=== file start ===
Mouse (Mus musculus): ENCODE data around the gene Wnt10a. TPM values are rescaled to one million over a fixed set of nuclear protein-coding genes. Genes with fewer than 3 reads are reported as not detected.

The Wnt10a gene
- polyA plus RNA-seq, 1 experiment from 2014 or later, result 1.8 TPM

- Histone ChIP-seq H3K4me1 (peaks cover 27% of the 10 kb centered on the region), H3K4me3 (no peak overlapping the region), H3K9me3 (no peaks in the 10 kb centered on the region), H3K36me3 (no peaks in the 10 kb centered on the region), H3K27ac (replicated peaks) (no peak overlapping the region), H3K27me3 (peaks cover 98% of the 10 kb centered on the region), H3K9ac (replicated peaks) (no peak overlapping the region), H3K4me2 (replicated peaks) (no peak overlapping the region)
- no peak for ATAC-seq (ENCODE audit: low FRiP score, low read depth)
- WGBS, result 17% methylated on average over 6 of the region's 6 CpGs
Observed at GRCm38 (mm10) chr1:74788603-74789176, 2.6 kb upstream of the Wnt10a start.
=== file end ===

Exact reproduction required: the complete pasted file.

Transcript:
Mouse (Mus musculus): ENCODE data around the gene Wnt10a. TPM values are rescaled to one million over a fixed set of nuclear protein-coding genes. Genes with fewer than 3 reads are reported as not detected.

The Wnt10a gene
- polyA plus RNA-seq, 1 experiment from 2014 or later, result 1.8 TPM

- Histone ChIP-seq H3K4me1 (peaks cover 27% of the 10 kb centered on the region), H3K4me3 (no peak overlapping the region), H3K9me3 (no peaks in the 10 kb centered on the region), H3K36me3 (no peaks in the 10 kb centered on the region), H3K27ac (replicated peaks) (no peak overlapping the region), H3K27me3 (peaks cover 98% of the 10 kb centered on the region), H3K9ac (replicated peaks) (no peak overlapping the region), H3K4me2 (replicated peaks) (no peak overlapping the region)
- no peak for ATAC-seq (ENCODE audit: low FRiP score, low read depth)
- WGBS, result 17% methylated on average over 6 of the region's 6 CpGs
Observed at GRCm38 (mm10) chr1:74788603-74789176, 2.6 kb upstream of the Wnt10a start.